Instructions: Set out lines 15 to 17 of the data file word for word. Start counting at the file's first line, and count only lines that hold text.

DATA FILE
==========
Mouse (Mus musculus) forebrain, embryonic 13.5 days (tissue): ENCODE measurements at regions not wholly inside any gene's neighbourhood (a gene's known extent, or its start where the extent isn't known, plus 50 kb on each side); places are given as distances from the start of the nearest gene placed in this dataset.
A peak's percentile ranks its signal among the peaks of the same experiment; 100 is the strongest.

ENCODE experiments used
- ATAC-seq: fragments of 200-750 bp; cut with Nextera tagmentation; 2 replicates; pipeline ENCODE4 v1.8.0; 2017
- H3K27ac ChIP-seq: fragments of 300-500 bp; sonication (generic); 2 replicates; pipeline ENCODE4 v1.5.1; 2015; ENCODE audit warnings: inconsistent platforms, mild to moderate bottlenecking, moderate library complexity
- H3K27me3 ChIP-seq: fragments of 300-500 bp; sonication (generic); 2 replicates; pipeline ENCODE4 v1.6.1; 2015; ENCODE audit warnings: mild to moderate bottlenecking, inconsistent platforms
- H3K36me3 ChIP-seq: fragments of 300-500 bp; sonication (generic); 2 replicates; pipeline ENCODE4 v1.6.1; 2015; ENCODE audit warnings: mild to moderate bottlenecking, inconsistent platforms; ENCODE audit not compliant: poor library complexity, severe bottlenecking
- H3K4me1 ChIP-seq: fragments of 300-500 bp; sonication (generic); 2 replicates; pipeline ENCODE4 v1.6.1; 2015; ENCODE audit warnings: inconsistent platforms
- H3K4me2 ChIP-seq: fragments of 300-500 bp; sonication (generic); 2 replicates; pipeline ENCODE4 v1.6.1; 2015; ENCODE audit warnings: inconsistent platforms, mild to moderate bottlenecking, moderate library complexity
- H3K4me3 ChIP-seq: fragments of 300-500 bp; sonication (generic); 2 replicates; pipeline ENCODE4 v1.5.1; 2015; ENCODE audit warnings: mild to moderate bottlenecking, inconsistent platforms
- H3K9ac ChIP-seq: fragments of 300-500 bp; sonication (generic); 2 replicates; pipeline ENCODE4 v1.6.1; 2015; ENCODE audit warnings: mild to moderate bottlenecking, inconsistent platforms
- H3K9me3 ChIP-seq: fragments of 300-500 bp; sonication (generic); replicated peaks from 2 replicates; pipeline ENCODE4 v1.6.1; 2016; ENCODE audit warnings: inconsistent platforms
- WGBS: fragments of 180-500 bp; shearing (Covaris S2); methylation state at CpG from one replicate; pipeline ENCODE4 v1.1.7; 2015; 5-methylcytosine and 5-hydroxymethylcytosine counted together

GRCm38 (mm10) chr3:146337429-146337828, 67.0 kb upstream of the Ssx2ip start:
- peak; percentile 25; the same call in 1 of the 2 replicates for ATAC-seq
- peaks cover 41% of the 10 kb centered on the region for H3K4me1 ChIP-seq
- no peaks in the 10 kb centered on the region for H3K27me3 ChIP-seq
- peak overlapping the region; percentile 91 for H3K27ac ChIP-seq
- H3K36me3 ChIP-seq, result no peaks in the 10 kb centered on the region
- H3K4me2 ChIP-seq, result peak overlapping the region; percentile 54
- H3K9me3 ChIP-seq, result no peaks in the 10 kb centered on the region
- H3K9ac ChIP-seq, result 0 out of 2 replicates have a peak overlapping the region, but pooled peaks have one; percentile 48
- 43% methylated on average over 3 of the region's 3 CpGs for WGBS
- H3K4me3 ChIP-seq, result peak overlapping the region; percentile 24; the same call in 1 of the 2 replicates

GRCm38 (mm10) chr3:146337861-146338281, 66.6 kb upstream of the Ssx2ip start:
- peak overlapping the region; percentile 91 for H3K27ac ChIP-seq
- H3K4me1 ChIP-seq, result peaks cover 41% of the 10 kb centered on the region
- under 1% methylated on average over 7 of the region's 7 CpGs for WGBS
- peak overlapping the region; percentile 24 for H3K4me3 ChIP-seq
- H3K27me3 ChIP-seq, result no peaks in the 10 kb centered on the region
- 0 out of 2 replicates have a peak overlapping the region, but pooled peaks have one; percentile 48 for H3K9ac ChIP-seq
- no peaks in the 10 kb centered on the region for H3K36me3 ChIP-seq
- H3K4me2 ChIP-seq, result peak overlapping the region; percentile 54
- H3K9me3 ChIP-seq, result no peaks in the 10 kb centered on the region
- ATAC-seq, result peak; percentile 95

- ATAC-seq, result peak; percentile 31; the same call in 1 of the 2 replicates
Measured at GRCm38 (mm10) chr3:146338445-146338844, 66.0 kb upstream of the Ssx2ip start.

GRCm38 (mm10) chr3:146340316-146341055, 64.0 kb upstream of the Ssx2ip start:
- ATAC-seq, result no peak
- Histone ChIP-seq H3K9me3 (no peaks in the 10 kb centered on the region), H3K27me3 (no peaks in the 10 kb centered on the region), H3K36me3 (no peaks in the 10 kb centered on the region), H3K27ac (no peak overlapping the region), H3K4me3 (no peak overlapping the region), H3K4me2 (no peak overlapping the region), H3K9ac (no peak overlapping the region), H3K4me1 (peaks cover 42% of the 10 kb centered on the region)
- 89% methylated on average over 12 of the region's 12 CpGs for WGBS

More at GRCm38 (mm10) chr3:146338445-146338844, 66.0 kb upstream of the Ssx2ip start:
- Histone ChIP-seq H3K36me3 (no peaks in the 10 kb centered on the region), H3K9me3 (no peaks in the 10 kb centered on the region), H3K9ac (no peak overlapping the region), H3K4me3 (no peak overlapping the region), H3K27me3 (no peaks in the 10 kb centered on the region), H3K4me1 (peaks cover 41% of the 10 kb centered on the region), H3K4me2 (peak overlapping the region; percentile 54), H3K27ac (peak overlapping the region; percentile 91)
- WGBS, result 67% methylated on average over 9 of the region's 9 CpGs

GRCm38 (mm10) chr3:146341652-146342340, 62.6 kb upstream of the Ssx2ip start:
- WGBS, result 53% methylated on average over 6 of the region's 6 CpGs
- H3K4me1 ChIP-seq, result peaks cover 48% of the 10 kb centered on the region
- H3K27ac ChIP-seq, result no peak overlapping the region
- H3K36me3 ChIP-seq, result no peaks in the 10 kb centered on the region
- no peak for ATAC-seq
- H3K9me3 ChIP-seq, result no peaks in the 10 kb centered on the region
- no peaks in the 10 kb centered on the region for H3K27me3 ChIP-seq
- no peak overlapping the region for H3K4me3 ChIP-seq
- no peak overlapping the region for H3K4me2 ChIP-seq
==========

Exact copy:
- peak; percentile 25; the same call in 1 of the 2 replicates for ATAC-seq
- peaks cover 41% of the 10 kb centered on the region for H3K4me1 ChIP-seq
- no peaks in the 10 kb centered on the region for H3K27me3 ChIP-seq